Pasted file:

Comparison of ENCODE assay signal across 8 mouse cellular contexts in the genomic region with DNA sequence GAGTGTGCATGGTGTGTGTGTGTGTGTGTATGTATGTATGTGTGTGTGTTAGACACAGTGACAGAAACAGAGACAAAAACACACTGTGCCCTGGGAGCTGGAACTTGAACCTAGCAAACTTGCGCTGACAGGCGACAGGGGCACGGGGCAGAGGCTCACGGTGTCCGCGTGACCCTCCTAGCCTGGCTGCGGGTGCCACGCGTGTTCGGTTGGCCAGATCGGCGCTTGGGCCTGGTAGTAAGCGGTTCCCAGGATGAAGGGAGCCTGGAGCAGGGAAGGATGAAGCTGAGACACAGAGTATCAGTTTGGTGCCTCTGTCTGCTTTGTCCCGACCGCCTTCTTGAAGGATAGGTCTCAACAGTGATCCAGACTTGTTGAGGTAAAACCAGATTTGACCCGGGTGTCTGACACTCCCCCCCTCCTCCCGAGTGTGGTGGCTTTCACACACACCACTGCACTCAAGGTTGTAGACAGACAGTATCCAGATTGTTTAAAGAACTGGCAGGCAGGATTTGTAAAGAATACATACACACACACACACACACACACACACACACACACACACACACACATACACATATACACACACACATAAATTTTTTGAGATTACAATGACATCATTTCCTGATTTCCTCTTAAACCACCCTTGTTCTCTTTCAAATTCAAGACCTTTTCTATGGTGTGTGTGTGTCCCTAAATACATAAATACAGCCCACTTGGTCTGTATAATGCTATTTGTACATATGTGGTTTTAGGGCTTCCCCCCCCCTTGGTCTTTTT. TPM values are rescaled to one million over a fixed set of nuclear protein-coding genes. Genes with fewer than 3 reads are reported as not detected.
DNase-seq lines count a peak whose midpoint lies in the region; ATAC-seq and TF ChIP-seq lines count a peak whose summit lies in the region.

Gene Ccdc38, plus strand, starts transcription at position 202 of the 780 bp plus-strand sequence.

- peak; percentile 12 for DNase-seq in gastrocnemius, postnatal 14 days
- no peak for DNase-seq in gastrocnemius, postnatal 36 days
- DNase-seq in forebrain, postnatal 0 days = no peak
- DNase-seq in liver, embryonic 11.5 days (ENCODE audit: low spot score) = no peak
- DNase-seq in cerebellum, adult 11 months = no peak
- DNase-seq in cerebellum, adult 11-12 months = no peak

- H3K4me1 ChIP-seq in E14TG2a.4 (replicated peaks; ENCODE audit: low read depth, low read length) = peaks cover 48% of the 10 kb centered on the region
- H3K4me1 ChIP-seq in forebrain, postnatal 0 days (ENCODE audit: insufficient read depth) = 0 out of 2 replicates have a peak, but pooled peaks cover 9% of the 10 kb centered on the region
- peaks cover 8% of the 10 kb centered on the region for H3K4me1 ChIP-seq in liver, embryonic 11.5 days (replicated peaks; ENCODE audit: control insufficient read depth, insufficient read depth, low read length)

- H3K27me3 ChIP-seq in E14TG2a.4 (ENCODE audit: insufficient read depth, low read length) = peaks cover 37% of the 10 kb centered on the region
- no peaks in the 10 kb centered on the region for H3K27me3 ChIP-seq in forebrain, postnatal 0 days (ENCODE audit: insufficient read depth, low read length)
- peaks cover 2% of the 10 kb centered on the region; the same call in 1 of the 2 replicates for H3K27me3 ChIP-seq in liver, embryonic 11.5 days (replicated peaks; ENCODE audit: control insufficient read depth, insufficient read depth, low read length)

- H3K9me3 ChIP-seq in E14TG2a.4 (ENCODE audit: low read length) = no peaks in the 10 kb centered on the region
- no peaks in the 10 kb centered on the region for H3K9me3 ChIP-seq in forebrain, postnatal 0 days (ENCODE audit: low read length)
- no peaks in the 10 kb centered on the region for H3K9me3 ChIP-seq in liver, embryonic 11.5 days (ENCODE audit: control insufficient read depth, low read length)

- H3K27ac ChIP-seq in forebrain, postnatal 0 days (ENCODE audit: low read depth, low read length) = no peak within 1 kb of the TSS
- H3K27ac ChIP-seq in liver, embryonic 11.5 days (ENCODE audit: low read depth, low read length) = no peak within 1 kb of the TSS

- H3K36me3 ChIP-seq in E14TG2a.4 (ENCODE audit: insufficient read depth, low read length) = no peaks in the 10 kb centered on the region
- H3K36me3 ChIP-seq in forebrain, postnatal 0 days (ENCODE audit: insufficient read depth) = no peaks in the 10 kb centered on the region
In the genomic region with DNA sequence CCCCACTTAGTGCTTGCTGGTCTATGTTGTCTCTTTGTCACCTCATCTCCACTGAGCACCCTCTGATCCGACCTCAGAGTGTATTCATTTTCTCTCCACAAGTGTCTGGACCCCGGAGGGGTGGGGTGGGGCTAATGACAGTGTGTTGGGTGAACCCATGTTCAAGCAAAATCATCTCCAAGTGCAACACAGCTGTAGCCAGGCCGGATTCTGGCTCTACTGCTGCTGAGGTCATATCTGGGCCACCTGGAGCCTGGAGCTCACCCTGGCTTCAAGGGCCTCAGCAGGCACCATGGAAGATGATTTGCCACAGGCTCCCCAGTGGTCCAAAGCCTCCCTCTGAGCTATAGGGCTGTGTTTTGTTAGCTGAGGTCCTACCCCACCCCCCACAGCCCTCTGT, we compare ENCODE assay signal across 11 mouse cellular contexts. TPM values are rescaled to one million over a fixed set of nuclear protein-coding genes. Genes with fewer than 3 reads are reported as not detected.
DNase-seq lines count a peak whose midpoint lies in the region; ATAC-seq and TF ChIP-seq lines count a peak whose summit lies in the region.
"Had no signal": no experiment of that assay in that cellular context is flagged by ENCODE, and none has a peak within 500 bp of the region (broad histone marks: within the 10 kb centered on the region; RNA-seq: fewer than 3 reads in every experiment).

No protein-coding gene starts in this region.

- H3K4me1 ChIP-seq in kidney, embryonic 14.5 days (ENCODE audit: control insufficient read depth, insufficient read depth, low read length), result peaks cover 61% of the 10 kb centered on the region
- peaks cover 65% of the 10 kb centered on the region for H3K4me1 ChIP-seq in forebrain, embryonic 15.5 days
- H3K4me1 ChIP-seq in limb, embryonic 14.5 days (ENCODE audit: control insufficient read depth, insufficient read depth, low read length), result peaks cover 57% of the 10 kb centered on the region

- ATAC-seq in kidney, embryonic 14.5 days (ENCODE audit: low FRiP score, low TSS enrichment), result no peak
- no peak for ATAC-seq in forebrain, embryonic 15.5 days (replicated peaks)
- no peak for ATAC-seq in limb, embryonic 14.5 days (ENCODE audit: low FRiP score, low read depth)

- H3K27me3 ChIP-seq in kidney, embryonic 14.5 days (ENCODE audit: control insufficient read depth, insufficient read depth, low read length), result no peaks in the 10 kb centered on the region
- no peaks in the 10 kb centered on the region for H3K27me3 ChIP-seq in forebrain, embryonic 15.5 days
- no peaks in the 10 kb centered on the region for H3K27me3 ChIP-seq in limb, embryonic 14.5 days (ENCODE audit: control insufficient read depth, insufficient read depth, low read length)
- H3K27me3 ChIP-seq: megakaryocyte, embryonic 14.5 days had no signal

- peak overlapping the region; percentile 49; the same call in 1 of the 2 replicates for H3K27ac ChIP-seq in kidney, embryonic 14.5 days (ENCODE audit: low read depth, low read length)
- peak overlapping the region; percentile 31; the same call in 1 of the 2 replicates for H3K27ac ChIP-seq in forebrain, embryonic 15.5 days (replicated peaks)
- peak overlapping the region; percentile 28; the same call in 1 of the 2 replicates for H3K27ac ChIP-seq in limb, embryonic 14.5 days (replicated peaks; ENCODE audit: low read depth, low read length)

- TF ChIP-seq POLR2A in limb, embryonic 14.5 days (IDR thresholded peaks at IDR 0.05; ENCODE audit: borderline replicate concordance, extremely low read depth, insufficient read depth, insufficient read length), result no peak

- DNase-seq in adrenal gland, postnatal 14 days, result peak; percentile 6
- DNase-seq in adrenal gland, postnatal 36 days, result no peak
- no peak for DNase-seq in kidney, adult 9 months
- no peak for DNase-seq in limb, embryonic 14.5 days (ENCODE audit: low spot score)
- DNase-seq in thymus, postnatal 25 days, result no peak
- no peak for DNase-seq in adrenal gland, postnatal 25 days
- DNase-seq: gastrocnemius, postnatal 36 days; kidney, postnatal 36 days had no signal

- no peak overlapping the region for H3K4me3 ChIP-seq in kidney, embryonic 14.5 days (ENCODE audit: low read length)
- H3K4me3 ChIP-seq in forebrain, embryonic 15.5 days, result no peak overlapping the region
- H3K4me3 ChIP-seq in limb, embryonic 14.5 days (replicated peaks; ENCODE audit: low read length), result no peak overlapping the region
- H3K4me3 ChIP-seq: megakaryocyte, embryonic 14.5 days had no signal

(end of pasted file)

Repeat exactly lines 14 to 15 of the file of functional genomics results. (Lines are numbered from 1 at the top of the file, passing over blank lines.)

- no peaks in the 10 kb centered on the region for H3K27me3 ChIP-seq in forebrain, postnatal 0 days (ENCODE audit: insufficient read depth, low read length)
- peaks cover 2% of the 10 kb centered on the region; the same call in 1 of the 2 replicates for H3K27me3 ChIP-seq in liver, embryonic 11.5 days (replicated peaks; ENCODE audit: control insufficient read depth, insufficient read depth, low read length)